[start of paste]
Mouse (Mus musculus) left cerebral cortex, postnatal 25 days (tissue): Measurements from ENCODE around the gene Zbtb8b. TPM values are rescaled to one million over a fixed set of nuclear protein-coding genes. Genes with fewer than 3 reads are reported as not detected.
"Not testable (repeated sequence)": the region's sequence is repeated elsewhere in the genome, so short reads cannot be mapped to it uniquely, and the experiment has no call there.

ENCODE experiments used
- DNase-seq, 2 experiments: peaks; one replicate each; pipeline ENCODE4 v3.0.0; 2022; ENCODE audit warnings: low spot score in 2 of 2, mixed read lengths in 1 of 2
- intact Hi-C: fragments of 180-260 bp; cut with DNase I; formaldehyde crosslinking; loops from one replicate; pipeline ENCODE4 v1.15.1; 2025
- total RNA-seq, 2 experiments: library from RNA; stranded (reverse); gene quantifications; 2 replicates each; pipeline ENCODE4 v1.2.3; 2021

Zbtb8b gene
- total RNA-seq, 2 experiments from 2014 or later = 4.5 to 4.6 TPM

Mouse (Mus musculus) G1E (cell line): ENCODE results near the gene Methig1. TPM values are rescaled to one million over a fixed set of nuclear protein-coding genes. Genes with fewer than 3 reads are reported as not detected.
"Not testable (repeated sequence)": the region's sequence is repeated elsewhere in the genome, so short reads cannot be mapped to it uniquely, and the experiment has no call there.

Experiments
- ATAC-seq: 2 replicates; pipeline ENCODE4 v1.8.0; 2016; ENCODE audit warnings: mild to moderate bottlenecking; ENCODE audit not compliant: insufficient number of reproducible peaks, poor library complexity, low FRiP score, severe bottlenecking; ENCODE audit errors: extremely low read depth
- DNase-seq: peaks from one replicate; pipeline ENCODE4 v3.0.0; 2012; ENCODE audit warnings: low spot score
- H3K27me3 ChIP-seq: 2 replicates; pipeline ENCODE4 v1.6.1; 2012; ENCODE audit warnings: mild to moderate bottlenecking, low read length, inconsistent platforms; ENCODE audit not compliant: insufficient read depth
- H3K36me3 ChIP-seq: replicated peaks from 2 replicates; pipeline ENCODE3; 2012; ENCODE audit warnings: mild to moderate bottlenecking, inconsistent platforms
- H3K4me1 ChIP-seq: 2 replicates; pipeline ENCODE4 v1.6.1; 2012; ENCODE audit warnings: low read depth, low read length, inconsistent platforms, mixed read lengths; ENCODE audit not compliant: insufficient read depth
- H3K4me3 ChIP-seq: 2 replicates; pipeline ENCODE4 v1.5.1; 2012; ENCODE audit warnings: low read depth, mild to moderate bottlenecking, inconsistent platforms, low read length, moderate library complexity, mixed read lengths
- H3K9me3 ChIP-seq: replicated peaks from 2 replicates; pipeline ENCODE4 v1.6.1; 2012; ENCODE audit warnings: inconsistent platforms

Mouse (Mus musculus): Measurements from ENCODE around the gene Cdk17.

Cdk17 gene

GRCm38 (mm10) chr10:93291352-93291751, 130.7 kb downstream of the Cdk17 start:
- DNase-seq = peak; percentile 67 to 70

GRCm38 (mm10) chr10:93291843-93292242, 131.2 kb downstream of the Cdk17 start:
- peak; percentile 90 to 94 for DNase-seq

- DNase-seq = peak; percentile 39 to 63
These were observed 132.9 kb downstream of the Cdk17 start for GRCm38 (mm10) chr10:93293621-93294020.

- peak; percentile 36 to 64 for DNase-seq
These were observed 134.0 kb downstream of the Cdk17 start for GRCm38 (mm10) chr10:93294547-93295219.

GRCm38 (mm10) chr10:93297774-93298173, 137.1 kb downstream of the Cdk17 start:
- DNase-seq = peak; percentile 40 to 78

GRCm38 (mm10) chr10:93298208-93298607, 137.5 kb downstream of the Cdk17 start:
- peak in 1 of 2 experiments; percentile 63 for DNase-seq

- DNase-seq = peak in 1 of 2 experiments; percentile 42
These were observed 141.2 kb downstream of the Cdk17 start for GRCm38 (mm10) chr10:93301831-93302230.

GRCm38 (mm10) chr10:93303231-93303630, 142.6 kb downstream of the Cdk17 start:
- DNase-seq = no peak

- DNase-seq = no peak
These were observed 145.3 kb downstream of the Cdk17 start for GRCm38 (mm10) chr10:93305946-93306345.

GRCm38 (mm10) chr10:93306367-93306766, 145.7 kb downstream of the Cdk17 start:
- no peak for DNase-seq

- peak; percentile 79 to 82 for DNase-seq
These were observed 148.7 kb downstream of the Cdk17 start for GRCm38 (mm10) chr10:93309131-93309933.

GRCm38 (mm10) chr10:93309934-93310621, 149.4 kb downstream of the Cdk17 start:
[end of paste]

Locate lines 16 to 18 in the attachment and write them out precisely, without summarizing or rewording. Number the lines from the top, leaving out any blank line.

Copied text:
- H3K4me1 ChIP-seq: 2 replicates; pipeline ENCODE4 v1.6.1; 2012; ENCODE audit warnings: low read depth, low read length, inconsistent platforms, mixed read lengths; ENCODE audit not compliant: insufficient read depth
- H3K4me3 ChIP-seq: 2 replicates; pipeline ENCODE4 v1.5.1; 2012; ENCODE audit warnings: low read depth, mild to moderate bottlenecking, inconsistent platforms, low read length, moderate library complexity, mixed read lengths
- H3K9me3 ChIP-seq: replicated peaks from 2 replicates; pipeline ENCODE4 v1.6.1; 2012; ENCODE audit warnings: inconsistent platforms